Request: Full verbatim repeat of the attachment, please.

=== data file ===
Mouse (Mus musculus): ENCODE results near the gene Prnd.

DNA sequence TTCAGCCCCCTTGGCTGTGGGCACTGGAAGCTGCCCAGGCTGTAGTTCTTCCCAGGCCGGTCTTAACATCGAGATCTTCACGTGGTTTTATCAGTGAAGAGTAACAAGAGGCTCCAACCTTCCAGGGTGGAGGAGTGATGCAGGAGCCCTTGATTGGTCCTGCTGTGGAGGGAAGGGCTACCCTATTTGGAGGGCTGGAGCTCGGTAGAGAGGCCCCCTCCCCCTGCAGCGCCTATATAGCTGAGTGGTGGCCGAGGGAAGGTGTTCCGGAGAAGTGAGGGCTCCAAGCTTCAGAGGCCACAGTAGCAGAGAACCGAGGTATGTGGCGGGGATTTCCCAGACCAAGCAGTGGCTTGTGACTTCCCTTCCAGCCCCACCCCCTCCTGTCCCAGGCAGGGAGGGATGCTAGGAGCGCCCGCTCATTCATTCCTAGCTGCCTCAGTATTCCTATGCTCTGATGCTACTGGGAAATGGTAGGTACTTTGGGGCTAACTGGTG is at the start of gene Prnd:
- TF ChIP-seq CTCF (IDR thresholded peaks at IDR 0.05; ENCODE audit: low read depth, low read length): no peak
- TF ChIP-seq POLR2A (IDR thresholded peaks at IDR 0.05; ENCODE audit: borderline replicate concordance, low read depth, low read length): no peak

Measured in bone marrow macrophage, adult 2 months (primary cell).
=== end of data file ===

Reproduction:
Mouse (Mus musculus): ENCODE results near the gene Prnd.

DNA sequence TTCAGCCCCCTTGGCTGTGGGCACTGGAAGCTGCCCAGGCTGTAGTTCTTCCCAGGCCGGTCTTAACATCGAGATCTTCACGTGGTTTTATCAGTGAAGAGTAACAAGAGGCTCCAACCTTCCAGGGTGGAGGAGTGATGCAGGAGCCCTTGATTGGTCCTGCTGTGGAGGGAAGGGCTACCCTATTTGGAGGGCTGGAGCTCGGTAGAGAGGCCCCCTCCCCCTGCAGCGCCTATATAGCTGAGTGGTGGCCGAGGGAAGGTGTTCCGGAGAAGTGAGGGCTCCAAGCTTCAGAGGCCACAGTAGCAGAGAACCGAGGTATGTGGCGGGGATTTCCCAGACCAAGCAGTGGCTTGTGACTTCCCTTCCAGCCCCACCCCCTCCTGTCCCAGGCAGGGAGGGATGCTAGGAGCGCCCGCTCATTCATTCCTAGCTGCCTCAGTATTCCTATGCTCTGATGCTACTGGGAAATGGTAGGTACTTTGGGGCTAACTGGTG is at the start of gene Prnd:
- TF ChIP-seq CTCF (IDR thresholded peaks at IDR 0.05; ENCODE audit: low read depth, low read length): no peak
- TF ChIP-seq POLR2A (IDR thresholded peaks at IDR 0.05; ENCODE audit: borderline replicate concordance, low read depth, low read length): no peak

Measured in bone marrow macrophage, adult 2 months (primary cell).